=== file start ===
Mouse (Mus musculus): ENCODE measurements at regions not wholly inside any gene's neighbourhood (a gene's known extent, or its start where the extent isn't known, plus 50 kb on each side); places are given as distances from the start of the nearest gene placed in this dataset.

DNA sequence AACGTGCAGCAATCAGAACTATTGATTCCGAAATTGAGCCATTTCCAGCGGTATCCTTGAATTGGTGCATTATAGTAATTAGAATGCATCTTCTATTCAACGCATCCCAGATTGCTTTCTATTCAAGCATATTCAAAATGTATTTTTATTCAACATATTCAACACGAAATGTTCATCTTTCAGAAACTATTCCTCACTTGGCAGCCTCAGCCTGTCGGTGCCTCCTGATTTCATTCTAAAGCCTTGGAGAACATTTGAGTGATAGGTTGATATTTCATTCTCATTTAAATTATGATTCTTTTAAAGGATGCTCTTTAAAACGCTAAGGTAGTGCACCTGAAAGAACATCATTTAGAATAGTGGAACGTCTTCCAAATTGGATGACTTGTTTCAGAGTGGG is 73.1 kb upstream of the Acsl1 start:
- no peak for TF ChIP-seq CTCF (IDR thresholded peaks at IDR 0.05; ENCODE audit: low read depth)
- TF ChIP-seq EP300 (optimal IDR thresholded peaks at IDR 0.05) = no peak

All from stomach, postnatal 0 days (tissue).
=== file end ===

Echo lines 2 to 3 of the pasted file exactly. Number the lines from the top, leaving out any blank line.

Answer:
DNA sequence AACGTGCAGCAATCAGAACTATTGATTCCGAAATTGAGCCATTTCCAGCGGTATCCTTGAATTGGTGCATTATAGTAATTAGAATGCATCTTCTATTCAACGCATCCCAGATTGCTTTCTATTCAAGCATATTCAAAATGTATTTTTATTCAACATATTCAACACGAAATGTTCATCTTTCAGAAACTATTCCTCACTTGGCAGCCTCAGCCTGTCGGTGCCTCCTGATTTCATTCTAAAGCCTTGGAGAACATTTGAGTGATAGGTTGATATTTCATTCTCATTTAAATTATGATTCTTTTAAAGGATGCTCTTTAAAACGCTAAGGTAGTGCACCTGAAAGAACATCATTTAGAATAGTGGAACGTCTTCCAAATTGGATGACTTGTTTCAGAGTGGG is 73.1 kb upstream of the Acsl1 start:
- no peak for TF ChIP-seq CTCF (IDR thresholded peaks at IDR 0.05; ENCODE audit: low read depth)